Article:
County sets up center to help flood victims

By Mike McGann, Editor, The Times @mikemcgannpa

Flood victims line up outside of United Sports Wednesday waiting to meet up with county resources and community group to get help following Hurricane Ida.

DOWNINGTOWN — If you’ve been flooded out of your home, or suffered serious damage, Chester County officials are there for you and have set up an emergency center to find you the help you need now and help to rebuild later.

The center opened Wednesday at noon and will remain open until 7 p.m. at the United Sports Training Center (1426 Marshallton Thorndale Road) and will be open again Thursday, noon to 7 p.m. If you cannot attend in person, you can go to the Website to get much of the same information and register.

It is important for victims of Ida-related flooding to register — both to get immediate help with housing and food in the short term, but to begin the process to get into the FEMA and PEMA — the federal and state respectively emergency management administrations to be able to long-term assistance to rebuild or find a new home. Many county residents have been left homeless, others without power — and need immediate housing and food assistance. 

County officials said they wanted to get as many people as much help as possible — and thanked United Sports for offering the facility for two days, which allowed various government and community entities to create a “one-stop” solution for those in need.

County Commissioners Chair Marian Moskowitz praised the residents of the county — noting how quick they have been to offer assistance to their neighbors, whether it be donating needed items or jumping to help remove ruined debris, calling it an “incredible sight” — despite the ongoing COVID crisis.

“With all we’ve been through that last two years, people are still stepping up,” she said.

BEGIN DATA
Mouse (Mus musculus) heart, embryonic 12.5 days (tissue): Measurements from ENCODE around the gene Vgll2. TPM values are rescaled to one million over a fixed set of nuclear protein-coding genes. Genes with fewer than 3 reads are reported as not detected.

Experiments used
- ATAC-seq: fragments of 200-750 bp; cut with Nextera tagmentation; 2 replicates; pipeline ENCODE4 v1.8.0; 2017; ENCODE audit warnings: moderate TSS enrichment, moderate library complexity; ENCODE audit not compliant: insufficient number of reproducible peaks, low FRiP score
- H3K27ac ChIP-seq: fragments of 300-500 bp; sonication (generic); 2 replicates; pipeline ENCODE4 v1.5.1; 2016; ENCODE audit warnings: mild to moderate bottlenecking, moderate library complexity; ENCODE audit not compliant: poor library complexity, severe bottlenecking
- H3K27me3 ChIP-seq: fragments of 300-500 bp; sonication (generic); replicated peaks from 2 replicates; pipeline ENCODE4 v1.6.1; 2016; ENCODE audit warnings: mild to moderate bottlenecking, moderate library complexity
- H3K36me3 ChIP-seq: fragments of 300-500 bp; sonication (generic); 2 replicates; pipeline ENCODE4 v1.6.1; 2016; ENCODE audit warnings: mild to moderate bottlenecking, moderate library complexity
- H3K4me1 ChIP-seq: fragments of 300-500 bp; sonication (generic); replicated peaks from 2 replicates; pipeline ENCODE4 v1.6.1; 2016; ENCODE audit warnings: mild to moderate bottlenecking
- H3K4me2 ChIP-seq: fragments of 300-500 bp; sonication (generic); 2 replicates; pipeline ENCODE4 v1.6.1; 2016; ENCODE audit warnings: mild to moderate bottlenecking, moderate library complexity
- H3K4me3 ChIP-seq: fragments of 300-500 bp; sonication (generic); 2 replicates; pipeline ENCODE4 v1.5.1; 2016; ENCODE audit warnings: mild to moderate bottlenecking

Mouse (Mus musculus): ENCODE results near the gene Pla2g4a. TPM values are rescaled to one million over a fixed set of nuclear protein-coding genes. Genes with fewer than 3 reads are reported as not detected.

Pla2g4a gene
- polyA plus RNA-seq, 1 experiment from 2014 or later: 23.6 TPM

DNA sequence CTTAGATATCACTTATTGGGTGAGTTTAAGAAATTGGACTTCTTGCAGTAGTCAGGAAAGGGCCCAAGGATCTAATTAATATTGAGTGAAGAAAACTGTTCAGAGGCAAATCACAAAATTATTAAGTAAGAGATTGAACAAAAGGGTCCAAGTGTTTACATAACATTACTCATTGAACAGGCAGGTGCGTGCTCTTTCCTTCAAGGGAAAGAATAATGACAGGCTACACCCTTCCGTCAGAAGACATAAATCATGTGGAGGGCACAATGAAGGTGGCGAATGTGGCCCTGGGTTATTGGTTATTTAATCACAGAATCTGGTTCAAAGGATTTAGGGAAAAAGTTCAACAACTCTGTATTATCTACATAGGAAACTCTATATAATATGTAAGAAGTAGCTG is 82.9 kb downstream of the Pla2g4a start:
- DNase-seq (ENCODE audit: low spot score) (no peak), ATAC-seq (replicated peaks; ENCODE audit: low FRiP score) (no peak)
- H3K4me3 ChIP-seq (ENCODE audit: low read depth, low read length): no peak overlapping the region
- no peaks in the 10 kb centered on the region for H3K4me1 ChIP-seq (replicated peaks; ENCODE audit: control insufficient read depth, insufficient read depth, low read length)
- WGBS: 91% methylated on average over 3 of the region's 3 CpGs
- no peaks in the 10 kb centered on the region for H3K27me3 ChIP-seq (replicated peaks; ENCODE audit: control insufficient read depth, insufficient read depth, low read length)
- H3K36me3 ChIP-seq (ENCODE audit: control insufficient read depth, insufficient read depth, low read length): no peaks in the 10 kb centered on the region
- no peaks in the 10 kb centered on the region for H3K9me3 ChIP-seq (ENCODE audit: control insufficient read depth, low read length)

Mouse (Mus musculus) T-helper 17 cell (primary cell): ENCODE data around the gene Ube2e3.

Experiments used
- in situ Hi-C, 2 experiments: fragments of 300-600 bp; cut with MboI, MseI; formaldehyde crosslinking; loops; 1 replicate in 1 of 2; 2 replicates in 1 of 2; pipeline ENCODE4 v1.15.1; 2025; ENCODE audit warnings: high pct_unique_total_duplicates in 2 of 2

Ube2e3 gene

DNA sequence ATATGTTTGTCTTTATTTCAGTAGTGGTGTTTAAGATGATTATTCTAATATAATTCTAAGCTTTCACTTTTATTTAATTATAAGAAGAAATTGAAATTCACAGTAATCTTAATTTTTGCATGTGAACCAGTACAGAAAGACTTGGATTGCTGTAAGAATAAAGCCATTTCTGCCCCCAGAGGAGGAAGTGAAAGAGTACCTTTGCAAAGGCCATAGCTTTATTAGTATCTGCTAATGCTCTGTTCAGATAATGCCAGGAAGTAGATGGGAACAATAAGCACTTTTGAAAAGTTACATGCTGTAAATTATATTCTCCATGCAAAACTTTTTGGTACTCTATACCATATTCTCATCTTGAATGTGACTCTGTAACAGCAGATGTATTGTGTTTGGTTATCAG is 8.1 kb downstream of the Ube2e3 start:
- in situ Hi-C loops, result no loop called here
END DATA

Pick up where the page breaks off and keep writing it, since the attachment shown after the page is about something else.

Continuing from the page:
And while more than 30 county and local organizations were on hand — and will be again Thursday — those are primary there to help with immediate needs. In the long term, officials said, it is going to take state and federal help to restore and rebuild what was lost in the historic flooding of last week.

Chester County Commissioners Chair Marian Moskowitz addresses relief efforts for Ida, Thursday.

“This is the most significant flooding event we’ve had in my life time,” said Commissioner Josh Maxwell, the former mayor of Downingtown, just one location that was hit particularly hard by the flooding.

And while Coatesville, Downingtown and Caln got early attention for the flooding, it became clear that many other areas from West Grove to Oxford (which was hit by an EF-2 tornado, causing damage in the area where it hit), there were flooding issues in almost any part of the county near a river or creek — which is to say much of the county.

“Not one corner of our county was left unscathed,” Commissioner Michelle Kichline said. “And some of our neediest citizens have been displaced from their homes. We walked through our communities and saw mud on floors, personal belongings on streets.”

While there are resources for immediate need, it will likely be up to the state government — the legislature and Gov. Tom Wolf — to provide funding. Wolf toured some of the hardest hit portions of the county this past week. There is a state emergency declaration.

President Joe Biden already declared a federal emergency for New York and New Jersey, but not for Pennsylvania as of this writing, although data continues to be collected for that potential declaration. With hundreds of hundreds of homes severely damaged and more than $100 million in public infrastructure damage, according to estimates released by PEMA officials Wednesday, it is thought a federal declaration is likely in the coming days.

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